My Visorcat arrived within a few days. £30 seems a high price point for a visor cleaner — you could buy a cheap pair of gloves for that — but this is a new product being produced by a small firm in, presumably, small quantities. It’s also a fairly complicated piece of kit.
The main body of the Visorcat is made of rubber and consists of a wiper and a fluid reservoir.
It’s designed to lie along the inside edge of a thumb or forefinger, and there’s a loop of black elastic to secure it.
The wiper section has a rubber flap with one long and two short blades; pass it across your visor one way (Editor’s Note: I hope while stopped at a stop sign, red light, etc.) and the flap is pushed back, revealing a sponge which treats your visor to a scrub with cleaning fluid.
Wipe the other way and the flap snaps back into place, squeegeeing water and dirt away with the blades.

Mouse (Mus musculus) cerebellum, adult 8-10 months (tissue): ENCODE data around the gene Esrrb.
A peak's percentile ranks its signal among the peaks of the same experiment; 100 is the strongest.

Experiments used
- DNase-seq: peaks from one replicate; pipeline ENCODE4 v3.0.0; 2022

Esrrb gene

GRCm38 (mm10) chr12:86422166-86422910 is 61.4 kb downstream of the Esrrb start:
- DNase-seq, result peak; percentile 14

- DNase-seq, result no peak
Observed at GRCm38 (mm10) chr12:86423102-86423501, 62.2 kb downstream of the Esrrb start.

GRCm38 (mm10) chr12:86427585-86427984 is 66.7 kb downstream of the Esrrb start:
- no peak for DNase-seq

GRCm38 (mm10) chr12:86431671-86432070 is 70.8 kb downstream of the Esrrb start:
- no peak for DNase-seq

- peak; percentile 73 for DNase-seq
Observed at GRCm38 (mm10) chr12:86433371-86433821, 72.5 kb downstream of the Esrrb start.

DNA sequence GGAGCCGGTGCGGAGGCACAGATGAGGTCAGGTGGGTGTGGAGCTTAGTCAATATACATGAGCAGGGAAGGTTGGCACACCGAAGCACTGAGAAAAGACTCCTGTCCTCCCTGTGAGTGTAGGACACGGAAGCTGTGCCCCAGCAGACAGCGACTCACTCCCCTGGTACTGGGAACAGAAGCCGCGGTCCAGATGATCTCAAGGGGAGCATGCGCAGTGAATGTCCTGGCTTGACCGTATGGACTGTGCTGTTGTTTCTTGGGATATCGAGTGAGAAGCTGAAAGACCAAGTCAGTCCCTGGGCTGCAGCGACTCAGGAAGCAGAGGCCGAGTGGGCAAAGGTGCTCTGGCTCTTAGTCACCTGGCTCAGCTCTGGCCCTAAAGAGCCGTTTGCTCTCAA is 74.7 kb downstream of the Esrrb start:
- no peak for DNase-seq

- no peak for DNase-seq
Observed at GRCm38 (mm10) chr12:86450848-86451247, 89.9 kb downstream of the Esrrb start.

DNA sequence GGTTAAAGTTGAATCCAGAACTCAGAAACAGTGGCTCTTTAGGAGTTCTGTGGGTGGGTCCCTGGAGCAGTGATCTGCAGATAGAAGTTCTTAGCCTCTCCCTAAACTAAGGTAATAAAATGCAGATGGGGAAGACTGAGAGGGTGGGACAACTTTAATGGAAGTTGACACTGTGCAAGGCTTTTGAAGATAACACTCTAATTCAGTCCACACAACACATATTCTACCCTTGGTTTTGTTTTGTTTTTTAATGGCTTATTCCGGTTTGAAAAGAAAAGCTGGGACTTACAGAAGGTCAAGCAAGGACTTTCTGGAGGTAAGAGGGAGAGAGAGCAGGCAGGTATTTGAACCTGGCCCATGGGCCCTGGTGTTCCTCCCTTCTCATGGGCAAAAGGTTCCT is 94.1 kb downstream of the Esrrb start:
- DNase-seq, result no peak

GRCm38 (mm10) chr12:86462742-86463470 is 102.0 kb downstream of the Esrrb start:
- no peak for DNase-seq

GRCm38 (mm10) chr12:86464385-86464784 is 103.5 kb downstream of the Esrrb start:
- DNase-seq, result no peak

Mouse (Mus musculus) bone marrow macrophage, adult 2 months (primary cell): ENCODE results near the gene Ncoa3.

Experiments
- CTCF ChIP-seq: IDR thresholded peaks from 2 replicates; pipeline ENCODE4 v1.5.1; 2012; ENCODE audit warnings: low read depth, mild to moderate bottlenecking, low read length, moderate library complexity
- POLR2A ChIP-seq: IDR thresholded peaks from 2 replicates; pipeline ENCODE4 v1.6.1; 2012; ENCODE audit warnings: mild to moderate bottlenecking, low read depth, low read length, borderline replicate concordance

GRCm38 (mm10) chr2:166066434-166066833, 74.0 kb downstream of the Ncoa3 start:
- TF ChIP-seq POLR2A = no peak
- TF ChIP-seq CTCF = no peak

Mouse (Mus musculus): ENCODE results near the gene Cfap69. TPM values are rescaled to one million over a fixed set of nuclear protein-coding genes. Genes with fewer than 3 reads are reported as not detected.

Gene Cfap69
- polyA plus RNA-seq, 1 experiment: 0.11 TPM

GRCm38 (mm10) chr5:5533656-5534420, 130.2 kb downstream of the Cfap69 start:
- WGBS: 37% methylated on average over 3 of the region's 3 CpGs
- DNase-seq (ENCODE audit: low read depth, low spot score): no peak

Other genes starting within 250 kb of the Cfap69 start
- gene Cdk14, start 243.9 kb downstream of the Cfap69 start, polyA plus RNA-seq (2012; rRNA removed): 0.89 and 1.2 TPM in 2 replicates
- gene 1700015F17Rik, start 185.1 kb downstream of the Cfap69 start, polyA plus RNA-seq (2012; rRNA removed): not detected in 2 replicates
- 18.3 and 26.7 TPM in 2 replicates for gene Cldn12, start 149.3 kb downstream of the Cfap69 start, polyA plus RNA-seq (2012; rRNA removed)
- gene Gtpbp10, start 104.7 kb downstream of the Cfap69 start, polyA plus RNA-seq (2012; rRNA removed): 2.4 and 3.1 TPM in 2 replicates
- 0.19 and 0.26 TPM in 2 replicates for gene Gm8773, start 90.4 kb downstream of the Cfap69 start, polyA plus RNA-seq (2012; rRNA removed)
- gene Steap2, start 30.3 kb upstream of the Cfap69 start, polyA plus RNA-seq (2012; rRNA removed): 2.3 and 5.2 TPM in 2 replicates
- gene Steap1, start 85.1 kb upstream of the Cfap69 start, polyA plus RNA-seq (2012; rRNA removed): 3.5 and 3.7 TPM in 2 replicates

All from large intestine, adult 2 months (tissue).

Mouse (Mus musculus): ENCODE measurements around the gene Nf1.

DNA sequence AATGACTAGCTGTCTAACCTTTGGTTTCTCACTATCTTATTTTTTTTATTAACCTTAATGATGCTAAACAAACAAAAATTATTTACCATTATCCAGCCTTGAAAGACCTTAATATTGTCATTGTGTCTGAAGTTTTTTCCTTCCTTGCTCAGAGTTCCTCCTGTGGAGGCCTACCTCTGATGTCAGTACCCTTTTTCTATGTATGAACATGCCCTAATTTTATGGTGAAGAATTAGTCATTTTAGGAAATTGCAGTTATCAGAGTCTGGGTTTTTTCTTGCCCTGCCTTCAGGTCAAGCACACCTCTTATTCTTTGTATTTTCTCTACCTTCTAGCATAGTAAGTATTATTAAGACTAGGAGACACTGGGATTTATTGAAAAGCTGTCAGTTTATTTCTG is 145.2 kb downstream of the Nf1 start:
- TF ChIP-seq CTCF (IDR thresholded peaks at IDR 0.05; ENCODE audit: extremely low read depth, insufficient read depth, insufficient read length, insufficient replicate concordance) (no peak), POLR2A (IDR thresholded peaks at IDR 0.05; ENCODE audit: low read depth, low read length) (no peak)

An adjustable nylon strap with plastic fastener holds the Visorcat to the wearer’s wrist, keeping it in place for riding while allowing the glove to be taken off without removing the device. All this weighs 65 grams in total.
As well as the Visorcat itself, the package contained a 50 ml bottle of cleaning fluid and a page of printed instructions. I read through these carefully before attempting to fill the reservoir.
Unfortunately, although the instructions were very specific with regards to the “filler cap” and “dummy cap”, I wasn’t sure which hole was which.
I undid the small upper cap on the bottle, inserted the nozzle in the larger hole, squeezed…and ended up with cleaning fluid all over my hands and the floor. I’m not sure how much went into the Visorcat, but when I pressed the sponge it remained bone dry.
I emailed Visorcat for clearer instructions, received a prompt response, and on my second attempt I managed to fill the reservoir properly using the larger, lower hole. Time to put on the Visorcat and test it when the opportunity arose.
I was confident I wouldn’t have to wait long for some rain.
Riding With the Visorcat
The weather this year in the UK has been so dismal that I was still wearing my winter Hein Gericke Pathan two-finger gloves (review) by the time “summer” nominally arrived. I didn’t have to wait long for a suitably rainy morning, picking my journey to work one gloomy day for the trial run.